Ganglia (see hand tumours)
- Synovial proliferative disorders.
Pigmented villonodular synovitis
- This is a true neoplasm.
- Exuberant proliferation of synovial villi and nodules.
- Most common in the knee, followed by hip and shoulder.
- Symptoms include painful swollen joint.
- Aspiration reveals a bloody effusion.
- X-ray may show cystic.
- Histologically, highly vascular villi lined with plump hyperplastic synovial cells, haemosiderin stained multinucleated giant cells and chronic inflammatory cells.
- Often requires MDT discussion as appearances can be mimicked by haemarthrosis of the joint unless radiologists and pathologists discuss the case.
- Associated with high rates of recurrence, likely to reflect non-specialised tumour surgeons underestimating the magnitude of surgery required (20–40%).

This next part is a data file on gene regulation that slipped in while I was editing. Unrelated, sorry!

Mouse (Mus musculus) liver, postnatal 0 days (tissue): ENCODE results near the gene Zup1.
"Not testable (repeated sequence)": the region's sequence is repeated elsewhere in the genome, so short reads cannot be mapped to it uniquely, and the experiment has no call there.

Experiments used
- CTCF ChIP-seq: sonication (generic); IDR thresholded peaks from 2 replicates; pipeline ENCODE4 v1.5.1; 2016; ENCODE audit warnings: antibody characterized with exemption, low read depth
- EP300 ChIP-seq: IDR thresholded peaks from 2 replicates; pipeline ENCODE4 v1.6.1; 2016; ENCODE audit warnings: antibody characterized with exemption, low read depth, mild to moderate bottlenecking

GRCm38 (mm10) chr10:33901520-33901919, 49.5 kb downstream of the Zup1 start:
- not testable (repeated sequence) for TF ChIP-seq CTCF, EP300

- Often require complete synovectomy to eliminate disease.
Giant cell tumour of the tendon sheath (see hand tumours)
- Second most common hand mass (ganglia more common) and is the most common neoplasm in the hand.
- Benign but recurrent lesion originating in the tendon sheaths or joint synovium.
- Usually seen on the palmar surface of the digits especially the PIP joint of the index and middle fingers.
- Recurrence rate of 30% in the literature but with meticulous surgery recurrence rates very low.
- Typically affects adults aged 30–50 years.
- Present with pain, stiffness and swelling.
- X-rays show fine stippled calcification.
- Histologically varies between metaplasia of synovial tissue to firm nodules of hyaline cartilage.
- Treat with synovectomy and removal of loose bodies.